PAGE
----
Timeline: How the Church has responded to the COVID-19 pandemic

Sarah Jane Weaver: And it's interesting to me that another change to missionary work occurred before the pandemic, and that was missionaries being able to call home and connect with their family. Can you talk about that decision, how that came about and how it was just an additional blessing during the pandemic?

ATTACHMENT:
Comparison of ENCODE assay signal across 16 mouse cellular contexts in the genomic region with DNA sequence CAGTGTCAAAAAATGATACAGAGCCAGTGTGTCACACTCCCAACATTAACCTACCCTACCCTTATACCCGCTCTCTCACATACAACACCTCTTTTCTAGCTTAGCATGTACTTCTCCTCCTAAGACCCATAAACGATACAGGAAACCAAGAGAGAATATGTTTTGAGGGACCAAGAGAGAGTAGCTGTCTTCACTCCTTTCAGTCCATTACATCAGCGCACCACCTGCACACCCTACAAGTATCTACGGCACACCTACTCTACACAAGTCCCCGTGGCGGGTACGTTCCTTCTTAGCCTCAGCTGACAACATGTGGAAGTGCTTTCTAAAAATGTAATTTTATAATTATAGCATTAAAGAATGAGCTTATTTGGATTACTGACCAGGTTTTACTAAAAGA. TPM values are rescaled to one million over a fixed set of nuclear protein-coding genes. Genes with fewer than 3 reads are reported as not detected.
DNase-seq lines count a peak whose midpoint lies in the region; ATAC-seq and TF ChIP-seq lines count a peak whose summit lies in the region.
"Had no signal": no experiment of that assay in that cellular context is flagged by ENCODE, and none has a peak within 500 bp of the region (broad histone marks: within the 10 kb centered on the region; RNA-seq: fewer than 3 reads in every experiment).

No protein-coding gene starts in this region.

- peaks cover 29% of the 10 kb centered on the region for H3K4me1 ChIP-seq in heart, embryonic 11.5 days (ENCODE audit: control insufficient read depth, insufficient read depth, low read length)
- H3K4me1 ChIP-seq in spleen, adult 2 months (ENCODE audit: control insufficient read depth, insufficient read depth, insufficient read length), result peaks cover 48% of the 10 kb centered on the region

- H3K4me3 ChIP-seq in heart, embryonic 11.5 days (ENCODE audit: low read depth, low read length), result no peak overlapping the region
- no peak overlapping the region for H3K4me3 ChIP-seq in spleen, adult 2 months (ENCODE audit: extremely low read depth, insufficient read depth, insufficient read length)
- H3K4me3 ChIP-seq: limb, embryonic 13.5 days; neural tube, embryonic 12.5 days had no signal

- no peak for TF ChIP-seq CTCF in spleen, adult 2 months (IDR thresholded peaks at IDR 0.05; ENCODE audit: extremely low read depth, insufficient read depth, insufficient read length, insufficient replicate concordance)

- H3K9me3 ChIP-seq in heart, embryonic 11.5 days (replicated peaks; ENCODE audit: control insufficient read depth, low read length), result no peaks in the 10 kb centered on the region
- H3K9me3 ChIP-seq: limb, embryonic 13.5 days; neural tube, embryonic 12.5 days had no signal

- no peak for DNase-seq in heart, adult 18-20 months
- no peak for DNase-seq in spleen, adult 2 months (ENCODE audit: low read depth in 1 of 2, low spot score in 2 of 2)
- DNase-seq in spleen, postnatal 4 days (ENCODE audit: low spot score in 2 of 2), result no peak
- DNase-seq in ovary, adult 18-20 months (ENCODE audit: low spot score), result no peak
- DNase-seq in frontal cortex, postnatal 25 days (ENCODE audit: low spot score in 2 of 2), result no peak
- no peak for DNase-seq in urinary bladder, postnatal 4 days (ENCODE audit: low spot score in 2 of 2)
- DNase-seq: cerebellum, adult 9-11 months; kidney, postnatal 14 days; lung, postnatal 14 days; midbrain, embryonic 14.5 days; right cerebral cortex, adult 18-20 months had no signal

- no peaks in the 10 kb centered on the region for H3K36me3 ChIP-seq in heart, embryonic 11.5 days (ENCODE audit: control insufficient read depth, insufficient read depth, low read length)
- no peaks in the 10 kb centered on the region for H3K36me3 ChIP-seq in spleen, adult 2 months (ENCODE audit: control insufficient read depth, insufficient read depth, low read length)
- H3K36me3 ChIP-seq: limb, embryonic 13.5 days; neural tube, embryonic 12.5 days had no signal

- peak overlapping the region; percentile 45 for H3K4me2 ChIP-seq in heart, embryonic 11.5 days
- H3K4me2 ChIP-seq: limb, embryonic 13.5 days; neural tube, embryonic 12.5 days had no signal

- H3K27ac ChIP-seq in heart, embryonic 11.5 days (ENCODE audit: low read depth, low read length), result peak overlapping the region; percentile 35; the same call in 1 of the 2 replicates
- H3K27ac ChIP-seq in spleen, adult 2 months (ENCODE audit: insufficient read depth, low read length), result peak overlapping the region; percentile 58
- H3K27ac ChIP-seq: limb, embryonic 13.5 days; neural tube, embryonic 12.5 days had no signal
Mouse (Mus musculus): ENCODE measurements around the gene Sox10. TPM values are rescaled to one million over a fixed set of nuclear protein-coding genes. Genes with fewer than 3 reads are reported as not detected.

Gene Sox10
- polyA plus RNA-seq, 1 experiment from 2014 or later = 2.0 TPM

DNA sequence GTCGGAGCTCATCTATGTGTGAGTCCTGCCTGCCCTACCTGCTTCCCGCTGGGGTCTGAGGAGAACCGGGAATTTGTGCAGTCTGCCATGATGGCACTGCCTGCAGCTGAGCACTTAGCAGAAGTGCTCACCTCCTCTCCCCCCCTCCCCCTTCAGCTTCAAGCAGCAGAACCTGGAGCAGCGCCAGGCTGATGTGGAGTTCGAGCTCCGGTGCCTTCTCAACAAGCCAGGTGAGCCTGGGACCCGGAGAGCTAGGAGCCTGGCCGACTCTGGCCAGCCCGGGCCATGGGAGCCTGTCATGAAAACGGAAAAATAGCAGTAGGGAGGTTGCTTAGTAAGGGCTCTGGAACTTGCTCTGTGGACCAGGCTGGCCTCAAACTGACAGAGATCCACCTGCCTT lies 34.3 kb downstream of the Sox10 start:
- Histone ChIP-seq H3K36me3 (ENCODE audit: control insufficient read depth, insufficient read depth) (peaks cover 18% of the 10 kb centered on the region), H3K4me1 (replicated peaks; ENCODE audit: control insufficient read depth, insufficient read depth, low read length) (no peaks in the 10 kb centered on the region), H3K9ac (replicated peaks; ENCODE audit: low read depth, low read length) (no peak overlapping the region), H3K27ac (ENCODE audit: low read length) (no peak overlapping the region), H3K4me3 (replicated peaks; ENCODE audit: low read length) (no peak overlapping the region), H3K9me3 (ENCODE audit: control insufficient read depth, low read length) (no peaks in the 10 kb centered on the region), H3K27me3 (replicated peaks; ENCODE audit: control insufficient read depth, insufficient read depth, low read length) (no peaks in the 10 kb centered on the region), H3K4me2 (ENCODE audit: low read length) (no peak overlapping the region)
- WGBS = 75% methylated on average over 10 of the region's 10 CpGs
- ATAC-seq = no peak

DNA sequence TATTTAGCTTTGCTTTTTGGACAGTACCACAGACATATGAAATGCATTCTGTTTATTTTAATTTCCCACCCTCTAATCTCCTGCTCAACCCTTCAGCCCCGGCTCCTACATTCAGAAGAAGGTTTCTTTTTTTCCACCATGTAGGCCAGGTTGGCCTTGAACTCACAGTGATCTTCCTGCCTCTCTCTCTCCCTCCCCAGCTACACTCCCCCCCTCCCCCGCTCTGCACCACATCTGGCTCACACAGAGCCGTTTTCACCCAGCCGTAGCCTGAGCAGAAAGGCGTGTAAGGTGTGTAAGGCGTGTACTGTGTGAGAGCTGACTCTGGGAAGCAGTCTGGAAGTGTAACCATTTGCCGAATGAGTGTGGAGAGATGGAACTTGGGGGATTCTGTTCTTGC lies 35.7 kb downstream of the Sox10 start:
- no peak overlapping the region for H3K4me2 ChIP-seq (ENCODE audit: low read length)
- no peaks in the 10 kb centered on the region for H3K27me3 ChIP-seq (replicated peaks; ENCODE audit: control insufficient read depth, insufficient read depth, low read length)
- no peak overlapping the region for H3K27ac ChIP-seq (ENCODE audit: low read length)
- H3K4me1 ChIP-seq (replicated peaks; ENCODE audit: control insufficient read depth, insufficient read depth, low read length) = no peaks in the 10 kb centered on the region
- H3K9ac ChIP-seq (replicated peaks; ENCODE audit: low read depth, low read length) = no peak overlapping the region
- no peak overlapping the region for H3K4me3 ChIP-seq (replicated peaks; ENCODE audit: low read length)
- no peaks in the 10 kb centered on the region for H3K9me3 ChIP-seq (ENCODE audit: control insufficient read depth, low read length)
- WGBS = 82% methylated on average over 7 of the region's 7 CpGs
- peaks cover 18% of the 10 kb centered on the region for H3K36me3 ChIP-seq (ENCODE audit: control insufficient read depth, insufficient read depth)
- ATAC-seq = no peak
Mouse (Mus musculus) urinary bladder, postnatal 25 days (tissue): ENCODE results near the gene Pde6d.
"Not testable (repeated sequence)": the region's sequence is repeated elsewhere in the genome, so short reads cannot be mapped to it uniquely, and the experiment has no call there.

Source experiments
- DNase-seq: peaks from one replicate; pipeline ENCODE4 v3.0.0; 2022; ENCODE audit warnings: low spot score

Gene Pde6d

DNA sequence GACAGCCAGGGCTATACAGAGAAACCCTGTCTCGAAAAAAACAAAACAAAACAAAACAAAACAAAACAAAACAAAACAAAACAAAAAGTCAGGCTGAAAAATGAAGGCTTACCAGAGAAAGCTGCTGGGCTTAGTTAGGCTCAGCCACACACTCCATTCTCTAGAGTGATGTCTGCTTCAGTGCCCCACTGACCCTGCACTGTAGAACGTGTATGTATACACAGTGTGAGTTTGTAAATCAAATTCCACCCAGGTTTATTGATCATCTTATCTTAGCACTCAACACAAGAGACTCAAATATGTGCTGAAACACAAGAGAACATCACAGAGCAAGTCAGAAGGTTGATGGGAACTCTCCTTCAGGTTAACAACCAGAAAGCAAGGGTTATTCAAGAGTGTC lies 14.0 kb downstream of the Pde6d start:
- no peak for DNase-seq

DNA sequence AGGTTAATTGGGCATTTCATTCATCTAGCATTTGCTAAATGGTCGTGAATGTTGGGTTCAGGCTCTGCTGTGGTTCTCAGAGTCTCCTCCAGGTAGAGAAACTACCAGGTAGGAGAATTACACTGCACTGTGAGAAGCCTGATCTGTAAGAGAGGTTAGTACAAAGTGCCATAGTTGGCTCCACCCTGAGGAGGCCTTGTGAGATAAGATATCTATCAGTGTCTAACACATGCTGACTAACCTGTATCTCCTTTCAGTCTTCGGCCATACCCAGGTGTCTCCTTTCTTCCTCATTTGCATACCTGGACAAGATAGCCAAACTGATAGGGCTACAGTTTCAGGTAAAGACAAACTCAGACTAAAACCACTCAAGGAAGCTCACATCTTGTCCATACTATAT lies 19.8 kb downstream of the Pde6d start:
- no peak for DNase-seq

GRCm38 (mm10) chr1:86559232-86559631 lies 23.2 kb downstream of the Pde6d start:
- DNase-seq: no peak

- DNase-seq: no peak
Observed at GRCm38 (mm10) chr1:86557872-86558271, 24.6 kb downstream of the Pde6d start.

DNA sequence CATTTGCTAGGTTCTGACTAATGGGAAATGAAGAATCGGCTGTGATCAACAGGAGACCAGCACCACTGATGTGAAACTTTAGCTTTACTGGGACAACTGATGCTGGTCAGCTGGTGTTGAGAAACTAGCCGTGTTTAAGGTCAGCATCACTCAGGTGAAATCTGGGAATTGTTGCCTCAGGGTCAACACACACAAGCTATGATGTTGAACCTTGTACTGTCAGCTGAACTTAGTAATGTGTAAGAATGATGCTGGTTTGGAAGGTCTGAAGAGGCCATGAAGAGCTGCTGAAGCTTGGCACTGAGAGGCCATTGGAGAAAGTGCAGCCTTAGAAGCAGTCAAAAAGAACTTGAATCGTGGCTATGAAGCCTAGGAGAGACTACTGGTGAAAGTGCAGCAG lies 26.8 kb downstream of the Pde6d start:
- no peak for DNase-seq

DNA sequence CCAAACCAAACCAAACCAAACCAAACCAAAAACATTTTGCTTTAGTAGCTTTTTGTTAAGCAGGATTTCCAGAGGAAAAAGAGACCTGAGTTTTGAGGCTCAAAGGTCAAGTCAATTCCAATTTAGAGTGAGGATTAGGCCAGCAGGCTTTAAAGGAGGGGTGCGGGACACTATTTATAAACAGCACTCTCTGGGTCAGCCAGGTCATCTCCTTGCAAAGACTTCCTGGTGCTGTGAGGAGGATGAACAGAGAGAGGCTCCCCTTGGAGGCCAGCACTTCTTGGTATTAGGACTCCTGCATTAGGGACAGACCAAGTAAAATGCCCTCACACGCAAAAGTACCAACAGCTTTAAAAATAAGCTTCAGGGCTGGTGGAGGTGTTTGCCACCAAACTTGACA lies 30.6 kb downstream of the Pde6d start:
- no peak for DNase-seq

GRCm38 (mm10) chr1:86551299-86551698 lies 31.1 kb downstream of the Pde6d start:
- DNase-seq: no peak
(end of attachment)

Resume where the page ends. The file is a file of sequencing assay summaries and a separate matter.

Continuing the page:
Elder Brent H. Nielson: Yes. Well, again, I just have to give amazing credit to the wonderful First Presidency and the Quorum of the Twelve, because they’re so aware of what’s happening in the world. And what had happened for years and years, it costs a lot of money to call home. When I was a missionary as a young man in Finland, I mean, we had to save up for a month for my call home at Christmas, because it was so expensive, and it got to the point in the world — and this is hard to imagine when you’re as old as I am, and you saw how expensive a long distance call was — but it got to the point where you could call for free anywhere in the world. So if I’m on the island of Kiribati out in the middle of the Pacific, I can FaceTime with my mom; and if I’m in Africa, you can talk to your parents; and it doesn’t cost anything, which was the amazing part. And so when the First Presidency and the Twelve became aware of that, the decision was easy for them. They said, “Of course they can talk to their parents.” And it was a wonderful thing to watch as they approved that. And we’ve had to experiment with that and figure out how it’s gonna work, and do it in the best way. But that was another amazing thing, because when the virus hit, these young men and young women could call their parents, and without any concern at all, and explain to them how they were doing, and it was a wonderful blessing.